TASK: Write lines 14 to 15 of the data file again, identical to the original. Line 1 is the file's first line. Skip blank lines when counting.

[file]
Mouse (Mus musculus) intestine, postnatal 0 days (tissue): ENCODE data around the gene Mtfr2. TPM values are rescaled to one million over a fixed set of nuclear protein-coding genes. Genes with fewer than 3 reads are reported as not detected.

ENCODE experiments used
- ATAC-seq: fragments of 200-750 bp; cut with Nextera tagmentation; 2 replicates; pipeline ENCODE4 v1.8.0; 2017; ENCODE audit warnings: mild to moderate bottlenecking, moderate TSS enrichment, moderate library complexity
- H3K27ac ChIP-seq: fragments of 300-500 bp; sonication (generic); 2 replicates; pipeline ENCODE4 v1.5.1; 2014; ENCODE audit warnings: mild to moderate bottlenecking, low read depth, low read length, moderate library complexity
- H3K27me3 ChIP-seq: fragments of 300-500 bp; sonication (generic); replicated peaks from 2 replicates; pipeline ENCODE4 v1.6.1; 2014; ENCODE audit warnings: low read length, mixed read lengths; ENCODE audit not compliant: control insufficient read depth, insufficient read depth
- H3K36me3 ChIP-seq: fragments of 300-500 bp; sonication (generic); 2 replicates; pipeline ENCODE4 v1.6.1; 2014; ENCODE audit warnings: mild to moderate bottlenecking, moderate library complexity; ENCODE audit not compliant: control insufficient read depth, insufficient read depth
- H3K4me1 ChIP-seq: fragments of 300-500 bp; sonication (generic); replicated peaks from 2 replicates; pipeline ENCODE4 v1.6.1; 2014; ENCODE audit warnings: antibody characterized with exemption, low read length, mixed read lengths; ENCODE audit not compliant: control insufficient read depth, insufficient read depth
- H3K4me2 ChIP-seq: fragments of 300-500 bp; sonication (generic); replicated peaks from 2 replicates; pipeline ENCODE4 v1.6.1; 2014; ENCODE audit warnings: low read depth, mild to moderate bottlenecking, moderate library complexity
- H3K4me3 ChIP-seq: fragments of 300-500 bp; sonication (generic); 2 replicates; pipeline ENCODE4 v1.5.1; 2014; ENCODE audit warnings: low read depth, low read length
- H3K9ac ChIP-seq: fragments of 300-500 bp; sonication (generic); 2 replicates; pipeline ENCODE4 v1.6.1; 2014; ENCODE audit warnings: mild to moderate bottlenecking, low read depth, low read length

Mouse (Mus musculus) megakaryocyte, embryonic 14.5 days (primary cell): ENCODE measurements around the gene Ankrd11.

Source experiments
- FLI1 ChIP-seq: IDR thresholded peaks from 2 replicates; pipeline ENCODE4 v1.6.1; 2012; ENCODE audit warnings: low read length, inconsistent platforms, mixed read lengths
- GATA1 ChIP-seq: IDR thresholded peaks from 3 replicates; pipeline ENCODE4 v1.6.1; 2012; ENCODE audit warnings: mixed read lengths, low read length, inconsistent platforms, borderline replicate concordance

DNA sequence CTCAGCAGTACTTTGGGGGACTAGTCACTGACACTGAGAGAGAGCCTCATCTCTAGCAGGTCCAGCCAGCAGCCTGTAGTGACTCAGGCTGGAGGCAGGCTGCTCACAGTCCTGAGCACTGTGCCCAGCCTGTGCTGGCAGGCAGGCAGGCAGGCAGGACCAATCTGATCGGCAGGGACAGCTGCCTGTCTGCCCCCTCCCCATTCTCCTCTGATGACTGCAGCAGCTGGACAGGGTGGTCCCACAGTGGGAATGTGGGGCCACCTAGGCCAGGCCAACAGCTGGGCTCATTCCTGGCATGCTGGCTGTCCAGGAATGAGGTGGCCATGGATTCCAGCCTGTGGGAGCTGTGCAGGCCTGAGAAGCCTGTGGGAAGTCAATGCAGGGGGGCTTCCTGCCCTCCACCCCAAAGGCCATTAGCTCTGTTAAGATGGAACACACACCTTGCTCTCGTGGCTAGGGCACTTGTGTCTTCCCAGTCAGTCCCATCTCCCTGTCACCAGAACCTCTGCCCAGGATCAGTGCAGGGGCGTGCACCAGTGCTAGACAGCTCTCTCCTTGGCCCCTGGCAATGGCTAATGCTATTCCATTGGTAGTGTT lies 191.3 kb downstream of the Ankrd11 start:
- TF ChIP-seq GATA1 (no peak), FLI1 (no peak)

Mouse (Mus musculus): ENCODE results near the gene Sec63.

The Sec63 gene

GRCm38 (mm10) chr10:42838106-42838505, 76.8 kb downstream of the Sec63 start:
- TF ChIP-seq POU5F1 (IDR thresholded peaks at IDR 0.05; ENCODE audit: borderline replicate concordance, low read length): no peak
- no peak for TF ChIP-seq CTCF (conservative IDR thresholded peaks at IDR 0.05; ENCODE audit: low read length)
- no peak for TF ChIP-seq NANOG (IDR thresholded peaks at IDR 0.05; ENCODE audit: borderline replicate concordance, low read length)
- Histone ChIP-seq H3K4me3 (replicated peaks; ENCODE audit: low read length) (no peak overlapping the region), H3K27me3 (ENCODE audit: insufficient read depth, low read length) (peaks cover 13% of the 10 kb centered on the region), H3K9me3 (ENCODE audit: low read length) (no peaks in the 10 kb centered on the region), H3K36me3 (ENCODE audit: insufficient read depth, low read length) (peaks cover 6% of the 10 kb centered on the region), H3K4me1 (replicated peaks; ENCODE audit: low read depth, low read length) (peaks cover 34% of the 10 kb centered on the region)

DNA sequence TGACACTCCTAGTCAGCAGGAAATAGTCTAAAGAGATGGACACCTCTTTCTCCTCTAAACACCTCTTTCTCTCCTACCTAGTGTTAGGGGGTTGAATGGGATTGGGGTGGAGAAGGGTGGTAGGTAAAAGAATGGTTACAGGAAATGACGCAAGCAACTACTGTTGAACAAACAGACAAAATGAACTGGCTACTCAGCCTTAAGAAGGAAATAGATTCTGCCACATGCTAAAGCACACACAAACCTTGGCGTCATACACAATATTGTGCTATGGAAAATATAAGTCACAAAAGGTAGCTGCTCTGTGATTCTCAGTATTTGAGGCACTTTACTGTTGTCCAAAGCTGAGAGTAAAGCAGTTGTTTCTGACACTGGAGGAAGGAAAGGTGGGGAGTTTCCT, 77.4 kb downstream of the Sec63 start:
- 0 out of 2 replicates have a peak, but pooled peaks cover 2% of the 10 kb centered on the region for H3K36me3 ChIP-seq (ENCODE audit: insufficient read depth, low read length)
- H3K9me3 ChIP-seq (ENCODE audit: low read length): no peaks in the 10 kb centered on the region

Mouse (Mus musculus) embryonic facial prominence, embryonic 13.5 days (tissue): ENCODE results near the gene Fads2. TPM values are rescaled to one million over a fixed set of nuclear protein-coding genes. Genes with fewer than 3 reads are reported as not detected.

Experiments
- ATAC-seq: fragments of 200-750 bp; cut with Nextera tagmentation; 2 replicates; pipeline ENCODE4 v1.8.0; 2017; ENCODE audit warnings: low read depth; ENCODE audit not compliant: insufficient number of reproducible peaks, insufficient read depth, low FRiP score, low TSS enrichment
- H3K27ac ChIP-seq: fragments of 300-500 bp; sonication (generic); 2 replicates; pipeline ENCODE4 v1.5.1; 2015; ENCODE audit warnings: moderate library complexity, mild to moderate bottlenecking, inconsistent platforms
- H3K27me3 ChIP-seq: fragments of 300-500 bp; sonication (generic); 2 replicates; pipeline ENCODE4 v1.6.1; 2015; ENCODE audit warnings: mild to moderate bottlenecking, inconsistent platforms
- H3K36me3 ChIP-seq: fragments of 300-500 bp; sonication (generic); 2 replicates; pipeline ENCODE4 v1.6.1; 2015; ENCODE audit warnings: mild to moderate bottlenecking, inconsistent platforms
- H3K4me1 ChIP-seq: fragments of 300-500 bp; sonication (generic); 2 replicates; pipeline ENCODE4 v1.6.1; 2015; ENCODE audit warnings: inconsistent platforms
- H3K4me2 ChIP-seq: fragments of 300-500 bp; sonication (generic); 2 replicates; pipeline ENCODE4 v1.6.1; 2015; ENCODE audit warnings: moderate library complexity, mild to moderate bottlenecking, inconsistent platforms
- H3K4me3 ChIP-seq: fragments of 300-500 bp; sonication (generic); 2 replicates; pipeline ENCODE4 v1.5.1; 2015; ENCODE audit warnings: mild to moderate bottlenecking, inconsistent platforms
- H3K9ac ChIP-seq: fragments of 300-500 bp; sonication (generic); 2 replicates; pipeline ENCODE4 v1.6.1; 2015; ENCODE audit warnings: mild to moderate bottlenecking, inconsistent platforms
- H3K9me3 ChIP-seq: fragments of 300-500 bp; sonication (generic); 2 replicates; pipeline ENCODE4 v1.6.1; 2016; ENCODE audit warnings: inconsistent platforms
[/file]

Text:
- GATA1 ChIP-seq: IDR thresholded peaks from 3 replicates; pipeline ENCODE4 v1.6.1; 2012; ENCODE audit warnings: mixed read lengths, low read length, inconsistent platforms, borderline replicate concordance

DNA sequence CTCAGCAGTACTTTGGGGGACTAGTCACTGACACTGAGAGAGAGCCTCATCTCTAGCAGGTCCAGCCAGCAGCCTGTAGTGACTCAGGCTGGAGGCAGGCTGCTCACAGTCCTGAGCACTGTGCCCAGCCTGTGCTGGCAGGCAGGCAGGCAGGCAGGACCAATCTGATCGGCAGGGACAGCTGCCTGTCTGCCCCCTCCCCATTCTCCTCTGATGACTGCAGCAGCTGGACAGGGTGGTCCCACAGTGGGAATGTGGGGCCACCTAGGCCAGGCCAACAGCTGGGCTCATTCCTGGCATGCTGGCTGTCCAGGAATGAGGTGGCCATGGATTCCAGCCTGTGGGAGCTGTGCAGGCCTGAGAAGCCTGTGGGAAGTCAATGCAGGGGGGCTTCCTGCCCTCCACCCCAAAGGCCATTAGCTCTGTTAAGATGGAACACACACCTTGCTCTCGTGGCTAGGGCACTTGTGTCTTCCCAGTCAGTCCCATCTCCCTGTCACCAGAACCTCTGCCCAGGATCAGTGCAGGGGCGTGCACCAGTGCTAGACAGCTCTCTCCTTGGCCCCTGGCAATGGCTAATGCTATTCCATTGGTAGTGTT lies 191.3 kb downstream of the Ankrd11 start: